For different personal reasons, many parents are leaning toward online classes for their kids. But is online education the best academic track for your child?
According to koodakpress، Six-year-old Jayden Carter spends his school day like most elementary schoolchildren. He wakes up early in the morning, gets dressed, and heads to school. But to get to school, Jayden doesn’t hop on a bus or in a car. Instead, he logs on to a computer in his kitchen to attend an online school.
Since kindergarten, Jayden, who lives in Kamuela, HI, has been enrolled in the Myron B. Thompson Academy in Honolulu, a public charter school that offers instruction both online and in person. He attends a live lecture every Tuesday that he views using a webcam and he speaks to the teacher using a microphone. He can even see his classmates, located on other Hawaiian islands, when they speak. The rest of the time, he completes schoolwork in his family’s garage or kitchen. He scans and submits work to his teacher via email.
For years, adults have been earning undergraduate and graduate degrees through online education programs, but more elementary and high school students are taking some or all of their classes online. According to the International Association for K-12 Online Learning (iNACOL), 250,000 kindergarten through 12th grade students were enrolled in online schools full-time in 2010-2011. This number represents a big increase from a decade ago, when 40,000 to 50,000 students were enrolled in K-12 online education.
Parents choose online schooling for their young children for many reasons. “I think it’s becoming more popular because of the convenience,” says Jayden’s mom, Molly. “We can be on our own schedule.” Many parents choose it because they’re not satisfied with their local public school; others find they have more control over what and how their children learn.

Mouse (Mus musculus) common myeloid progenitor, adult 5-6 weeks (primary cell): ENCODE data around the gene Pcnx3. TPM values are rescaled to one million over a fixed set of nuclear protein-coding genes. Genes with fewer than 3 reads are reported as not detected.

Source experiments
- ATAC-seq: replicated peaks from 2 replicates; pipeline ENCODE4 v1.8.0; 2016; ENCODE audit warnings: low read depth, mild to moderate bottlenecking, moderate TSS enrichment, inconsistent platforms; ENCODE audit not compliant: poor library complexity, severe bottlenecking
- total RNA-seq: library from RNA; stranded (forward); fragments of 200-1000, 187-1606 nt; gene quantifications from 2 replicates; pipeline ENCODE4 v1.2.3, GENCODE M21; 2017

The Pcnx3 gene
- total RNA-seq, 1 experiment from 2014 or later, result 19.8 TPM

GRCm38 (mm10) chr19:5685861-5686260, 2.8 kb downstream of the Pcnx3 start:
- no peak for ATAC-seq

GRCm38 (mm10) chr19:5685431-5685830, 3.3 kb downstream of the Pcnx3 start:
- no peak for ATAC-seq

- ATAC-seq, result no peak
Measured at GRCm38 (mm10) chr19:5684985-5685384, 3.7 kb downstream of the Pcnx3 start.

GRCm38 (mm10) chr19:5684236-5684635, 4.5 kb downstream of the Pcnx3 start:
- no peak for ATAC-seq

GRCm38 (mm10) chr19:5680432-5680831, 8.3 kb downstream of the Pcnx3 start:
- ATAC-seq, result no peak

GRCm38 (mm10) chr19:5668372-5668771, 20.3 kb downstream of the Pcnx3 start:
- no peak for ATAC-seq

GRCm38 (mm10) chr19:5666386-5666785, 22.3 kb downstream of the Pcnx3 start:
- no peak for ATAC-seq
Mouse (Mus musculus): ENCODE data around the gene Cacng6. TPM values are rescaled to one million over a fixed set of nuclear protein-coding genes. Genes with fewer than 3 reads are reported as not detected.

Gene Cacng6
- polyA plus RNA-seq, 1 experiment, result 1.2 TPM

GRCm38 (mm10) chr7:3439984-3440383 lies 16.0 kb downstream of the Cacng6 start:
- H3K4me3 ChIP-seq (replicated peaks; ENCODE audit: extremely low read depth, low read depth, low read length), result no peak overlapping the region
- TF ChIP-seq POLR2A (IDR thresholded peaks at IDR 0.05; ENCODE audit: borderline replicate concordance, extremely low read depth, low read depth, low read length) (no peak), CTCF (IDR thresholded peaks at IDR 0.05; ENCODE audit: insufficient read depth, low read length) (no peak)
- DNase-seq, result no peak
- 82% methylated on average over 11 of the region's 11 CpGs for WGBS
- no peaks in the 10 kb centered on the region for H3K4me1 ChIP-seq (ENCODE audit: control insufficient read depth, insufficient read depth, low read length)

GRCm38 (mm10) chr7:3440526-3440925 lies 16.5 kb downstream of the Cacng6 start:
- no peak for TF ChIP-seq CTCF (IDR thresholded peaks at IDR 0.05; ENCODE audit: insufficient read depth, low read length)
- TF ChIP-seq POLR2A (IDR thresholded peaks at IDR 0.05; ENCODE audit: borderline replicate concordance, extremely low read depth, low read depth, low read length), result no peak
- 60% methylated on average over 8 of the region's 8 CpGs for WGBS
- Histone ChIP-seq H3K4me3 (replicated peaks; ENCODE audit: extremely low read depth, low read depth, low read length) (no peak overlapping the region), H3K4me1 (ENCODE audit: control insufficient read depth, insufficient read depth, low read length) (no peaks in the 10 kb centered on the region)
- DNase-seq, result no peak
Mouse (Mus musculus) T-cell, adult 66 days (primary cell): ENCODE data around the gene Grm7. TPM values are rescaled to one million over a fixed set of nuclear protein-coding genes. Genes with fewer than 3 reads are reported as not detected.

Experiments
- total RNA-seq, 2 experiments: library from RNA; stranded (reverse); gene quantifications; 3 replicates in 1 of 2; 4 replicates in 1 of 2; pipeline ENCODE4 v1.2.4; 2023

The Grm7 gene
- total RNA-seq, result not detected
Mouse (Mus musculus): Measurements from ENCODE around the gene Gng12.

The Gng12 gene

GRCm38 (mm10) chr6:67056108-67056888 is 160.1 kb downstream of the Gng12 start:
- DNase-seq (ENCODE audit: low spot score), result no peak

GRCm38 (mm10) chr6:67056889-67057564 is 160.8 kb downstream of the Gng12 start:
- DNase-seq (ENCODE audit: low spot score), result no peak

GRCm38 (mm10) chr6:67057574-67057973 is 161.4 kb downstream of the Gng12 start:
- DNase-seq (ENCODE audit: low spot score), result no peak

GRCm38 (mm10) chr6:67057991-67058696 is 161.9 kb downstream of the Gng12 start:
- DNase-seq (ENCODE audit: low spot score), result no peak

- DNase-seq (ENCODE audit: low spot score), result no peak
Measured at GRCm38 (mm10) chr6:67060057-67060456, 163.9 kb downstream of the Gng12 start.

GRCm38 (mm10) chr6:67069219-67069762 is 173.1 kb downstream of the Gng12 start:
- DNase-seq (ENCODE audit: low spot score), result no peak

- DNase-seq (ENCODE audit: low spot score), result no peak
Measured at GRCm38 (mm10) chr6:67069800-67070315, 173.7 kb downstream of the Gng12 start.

“We had all kinds of kids [enrolled in online schools]. We had homebound kids who couldn’t go to school because of a medical issue. We had actors, Olympic athletes, and other people who were not living in one place for a long time,” says Allison Powell, Vice President of State and District Services at iNACOL and a former teacher at an online school in Las Vegas, NV. “I also had a couple of kids who were bullied at their regular school, and I had one family that was very religious, and the mother would supplement online learning with religious studies.”
For Elizabeth Friscia of San Diego, whose two daughters, Jayne and Juliana, are enrolled at the San Juan Capistrano education campus of Connections Academy, one of the biggest benefits of a cyber charter school is that it teaches them independence and responsibility. Jayne is now in sixth grade at Connections Academy and Juliana is now in first grade.
“In a brick-and-mortar school, Jayne was doing what she was told to do all day. Now she has more flexibility,” Friscia says. “But it took her nearly a year and a half to get her to where she understood the concept of being responsible for her own work. This is something most of us don’t learn until college.”
Online schooling can be tailored to fit individual academic needs. In some schools, students are given an individualized education plan based on an assessment at the beginning of their online study. The assessment pinpoints the student’s areas of strength and where extra support is needed. If a student is a whiz in math but struggles in reading, he can progress in one area and receive extra help in the other through additional assignments until he understands the concept. Students move through the curriculum at their own pace and can complete advanced work in subjects at their grade level or a higher one.
“It gets away from groupthink, where learners have to move through grades at the same time,” says Kerry Rice, associate professor and interim chair of the department of educational technology at Boise State University. “That’s a benefit for young children.”
Although computers are a big part of online education, much of the actual work is completed in the same way as it is in a traditional school. Kids still read books, fill out worksheets, write papers, complete science experiments, and take quizzes and tests. Students submit work to teachers in a number of ways, depending on the assignment, says Janae Cardel, a kindergarten teacher at Connections Academy in Harrisburg, PA. Some of the assignments and assessments are printed, scanned, and uploaded via an online “drop box.” Other work is done completely online. Many schools ship textbooks and other materials to the students. Parents, called learning coaches, are required to work closely with their child, making sure the child is completing the work. As students become older, more responsibility rests on them.
“The parent is a lot more involved at the elementary-school level, when students need more handholding,” Powell says. “As the student gets older, they have to be motivated to log onto the computer, do the assignments, and ask for help when they need it.”